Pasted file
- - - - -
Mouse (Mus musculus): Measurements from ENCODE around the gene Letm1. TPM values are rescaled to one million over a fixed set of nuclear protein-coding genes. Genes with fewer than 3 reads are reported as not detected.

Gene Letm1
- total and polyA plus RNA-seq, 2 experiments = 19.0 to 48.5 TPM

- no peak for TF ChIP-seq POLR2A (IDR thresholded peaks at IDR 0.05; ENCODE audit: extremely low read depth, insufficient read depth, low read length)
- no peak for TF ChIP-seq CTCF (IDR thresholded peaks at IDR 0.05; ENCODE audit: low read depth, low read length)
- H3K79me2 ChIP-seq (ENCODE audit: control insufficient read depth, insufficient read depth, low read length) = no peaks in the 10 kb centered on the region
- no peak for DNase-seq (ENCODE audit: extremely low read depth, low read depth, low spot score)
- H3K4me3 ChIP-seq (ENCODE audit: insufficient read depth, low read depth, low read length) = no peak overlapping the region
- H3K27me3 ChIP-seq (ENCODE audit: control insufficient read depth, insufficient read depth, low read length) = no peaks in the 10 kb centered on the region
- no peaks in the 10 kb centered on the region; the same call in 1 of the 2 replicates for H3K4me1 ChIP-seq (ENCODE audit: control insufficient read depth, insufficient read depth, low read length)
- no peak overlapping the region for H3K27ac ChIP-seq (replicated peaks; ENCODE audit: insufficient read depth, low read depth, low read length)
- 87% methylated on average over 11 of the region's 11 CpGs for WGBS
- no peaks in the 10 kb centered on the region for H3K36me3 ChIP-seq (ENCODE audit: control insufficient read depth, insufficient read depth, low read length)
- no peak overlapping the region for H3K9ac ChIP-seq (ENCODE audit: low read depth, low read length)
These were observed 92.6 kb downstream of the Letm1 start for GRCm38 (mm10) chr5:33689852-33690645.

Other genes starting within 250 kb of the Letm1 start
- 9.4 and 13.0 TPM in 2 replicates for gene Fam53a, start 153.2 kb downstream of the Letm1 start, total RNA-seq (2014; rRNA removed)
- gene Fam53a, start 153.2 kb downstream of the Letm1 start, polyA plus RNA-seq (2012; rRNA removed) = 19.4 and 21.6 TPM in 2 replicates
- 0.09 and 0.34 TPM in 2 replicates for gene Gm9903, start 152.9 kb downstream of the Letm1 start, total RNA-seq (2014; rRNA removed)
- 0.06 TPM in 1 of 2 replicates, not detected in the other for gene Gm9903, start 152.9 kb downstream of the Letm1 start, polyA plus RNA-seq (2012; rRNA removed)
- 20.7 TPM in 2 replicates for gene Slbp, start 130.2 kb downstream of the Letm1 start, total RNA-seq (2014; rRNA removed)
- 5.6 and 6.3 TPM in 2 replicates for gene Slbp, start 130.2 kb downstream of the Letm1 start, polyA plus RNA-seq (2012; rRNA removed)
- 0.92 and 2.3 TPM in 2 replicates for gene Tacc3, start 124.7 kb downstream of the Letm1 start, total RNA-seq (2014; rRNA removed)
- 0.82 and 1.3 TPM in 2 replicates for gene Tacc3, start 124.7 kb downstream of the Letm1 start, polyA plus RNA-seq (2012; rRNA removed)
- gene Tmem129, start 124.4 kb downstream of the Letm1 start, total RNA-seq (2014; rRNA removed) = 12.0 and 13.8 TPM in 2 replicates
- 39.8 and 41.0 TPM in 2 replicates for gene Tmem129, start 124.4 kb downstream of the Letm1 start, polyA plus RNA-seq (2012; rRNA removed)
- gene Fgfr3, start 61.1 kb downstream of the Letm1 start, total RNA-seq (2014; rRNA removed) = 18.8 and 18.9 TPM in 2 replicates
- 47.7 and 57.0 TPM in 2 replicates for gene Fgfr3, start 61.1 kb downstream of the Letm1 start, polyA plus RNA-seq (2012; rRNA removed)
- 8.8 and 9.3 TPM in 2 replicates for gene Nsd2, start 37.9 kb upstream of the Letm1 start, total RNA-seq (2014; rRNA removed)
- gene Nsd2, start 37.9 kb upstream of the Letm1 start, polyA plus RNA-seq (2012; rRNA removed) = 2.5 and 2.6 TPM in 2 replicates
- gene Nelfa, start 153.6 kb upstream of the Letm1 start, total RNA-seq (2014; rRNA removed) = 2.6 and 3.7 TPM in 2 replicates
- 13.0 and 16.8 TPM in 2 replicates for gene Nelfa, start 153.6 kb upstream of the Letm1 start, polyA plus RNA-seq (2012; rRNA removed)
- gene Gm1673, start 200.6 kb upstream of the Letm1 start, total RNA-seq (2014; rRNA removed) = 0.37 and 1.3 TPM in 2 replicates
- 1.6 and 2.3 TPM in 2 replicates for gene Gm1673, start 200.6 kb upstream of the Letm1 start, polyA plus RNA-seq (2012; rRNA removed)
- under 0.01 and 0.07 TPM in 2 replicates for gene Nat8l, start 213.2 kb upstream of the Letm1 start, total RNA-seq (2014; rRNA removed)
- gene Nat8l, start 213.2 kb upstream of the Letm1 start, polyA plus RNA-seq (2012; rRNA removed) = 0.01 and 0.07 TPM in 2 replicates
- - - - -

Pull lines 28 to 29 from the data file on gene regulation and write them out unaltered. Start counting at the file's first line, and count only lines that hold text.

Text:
- 47.7 and 57.0 TPM in 2 replicates for gene Fgfr3, start 61.1 kb downstream of the Letm1 start, polyA plus RNA-seq (2012; rRNA removed)
- 8.8 and 9.3 TPM in 2 replicates for gene Nsd2, start 37.9 kb upstream of the Letm1 start, total RNA-seq (2014; rRNA removed)